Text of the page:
Making the Proper Connections
Fearful of that nest behind your home entertainment system? Here's a rundown of all those wires, cables and connectors.
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Use high-quality audio interconnects like Straightwire’s Chorus II, and not the stuff that comes with most components. Good cables can make a difference in sound quality.
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October 23, 2007 by EH Staff

Coaxial Cable: This is also called RF, with an F-connector just like what comes out of your cable TV wire. Use RG-6 coaxial cable at a minimum. RG-6 is often bundled with high-speed Category 5, 5e or 6 data wire to form structured cabling for home networking.

Category 5, 5e, 6: Also known as Cat 5, 5e or 6, this is the high-speed data wire you use for a broadband Internet connection. It can be wired throughout the house for home networking, and audio and video signals can even be sent over it. The higher the number, the better the bandwidth and the faster a connection you will have. The “e” in 5e stands for “enhanced.” Get Category 5e or 6 if you can.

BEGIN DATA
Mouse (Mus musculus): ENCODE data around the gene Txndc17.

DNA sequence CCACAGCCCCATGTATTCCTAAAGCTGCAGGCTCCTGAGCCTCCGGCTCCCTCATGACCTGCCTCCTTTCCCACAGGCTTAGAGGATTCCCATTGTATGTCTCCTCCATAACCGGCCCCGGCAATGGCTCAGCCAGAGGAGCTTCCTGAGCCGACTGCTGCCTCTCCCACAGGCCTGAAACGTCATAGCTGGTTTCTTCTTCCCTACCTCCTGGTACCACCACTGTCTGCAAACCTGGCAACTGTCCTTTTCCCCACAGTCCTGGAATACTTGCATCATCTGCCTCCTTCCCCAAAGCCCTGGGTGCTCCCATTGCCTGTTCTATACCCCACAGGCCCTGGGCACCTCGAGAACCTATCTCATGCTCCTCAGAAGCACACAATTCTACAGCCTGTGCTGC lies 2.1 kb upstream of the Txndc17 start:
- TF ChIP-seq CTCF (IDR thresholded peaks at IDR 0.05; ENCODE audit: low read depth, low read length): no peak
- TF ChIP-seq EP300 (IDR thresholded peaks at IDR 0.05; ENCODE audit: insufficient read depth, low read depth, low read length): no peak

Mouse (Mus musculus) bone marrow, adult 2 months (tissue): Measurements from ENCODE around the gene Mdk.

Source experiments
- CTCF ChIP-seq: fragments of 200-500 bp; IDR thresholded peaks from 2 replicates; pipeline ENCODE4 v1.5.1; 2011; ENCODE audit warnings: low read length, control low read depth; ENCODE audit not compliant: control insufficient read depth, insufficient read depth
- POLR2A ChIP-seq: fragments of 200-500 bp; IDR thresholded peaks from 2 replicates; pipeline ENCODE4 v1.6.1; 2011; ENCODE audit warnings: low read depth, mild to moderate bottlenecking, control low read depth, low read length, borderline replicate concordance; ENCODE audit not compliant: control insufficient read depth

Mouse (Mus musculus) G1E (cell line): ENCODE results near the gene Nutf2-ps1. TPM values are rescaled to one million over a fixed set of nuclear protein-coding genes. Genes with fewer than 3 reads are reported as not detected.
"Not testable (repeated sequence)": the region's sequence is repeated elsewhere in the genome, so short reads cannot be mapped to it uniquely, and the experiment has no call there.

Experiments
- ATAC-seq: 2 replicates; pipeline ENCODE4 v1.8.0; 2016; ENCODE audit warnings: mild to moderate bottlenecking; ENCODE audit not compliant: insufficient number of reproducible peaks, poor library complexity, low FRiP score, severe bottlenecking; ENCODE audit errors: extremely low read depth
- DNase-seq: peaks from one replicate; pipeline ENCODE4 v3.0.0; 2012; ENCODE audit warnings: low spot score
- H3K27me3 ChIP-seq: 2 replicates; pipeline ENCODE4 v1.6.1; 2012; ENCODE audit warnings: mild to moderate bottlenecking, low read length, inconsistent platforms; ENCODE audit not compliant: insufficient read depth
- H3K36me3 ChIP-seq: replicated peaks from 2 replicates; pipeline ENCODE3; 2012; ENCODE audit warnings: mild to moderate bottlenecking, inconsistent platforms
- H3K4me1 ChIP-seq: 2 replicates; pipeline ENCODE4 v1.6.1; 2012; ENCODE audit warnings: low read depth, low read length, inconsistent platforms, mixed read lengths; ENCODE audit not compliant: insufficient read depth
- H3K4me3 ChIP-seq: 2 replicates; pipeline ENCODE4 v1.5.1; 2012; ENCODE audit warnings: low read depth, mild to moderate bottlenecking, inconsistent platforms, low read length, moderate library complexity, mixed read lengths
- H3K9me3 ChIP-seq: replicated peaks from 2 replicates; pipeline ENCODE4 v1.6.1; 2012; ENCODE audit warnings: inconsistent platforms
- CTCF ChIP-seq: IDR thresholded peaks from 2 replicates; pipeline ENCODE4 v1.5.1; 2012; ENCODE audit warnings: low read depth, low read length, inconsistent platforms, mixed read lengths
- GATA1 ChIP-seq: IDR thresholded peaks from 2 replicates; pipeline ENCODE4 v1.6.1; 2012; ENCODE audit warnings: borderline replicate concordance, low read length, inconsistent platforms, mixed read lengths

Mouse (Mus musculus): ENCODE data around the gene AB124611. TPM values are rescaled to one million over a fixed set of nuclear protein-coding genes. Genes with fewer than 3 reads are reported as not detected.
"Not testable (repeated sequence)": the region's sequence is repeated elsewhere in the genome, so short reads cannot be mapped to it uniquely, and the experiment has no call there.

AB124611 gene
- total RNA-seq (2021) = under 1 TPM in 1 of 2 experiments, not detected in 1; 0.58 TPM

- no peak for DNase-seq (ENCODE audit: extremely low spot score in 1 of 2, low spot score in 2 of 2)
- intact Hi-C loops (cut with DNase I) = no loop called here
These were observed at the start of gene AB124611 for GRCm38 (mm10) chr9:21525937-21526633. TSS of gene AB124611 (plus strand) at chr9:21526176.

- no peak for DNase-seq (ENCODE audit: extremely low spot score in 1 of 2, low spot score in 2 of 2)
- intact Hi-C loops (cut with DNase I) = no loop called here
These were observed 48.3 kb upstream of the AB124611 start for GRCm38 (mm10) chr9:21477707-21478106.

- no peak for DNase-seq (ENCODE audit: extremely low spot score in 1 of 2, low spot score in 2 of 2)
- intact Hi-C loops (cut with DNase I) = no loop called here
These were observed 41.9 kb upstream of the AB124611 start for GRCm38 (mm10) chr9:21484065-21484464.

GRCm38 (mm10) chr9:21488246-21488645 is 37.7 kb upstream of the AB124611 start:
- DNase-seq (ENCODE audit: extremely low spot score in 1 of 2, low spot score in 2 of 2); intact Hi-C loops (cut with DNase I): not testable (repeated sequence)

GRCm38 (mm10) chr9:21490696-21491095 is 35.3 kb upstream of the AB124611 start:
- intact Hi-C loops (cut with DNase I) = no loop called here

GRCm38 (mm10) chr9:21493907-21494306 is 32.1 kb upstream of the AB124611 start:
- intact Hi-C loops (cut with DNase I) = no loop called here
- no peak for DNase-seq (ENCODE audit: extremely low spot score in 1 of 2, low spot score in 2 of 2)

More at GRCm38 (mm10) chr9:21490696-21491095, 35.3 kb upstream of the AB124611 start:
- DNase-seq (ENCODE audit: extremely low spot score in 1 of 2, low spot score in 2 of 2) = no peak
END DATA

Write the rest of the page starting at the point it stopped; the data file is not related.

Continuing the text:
Speaker Wire: In this case, the lower the gauge, the better, because the wire will be bigger and hold more of the signal. We recommend 14- or 12-gauge for long runs in whole-house audio systems.

Optical/Toslink: These are digital audio connections. If you have them on both your DVD/CD player or receiver, use them. They’ll provide a much cleaner audio signal.

RS-232: This serial computerlike connection is used with some whole-house control systems. If you’re using RS-232, chances are you’re getting a pretty elaborate control system. Let your systems professional worry about it.

Fiber Optic: This super-high-speed wiring isn’t required yet in most homes, but it may be as we ever increase our bandwidth applications. Look for it coming to a curb near you.

For more information, check out our Best Wire and Cable of 2007.

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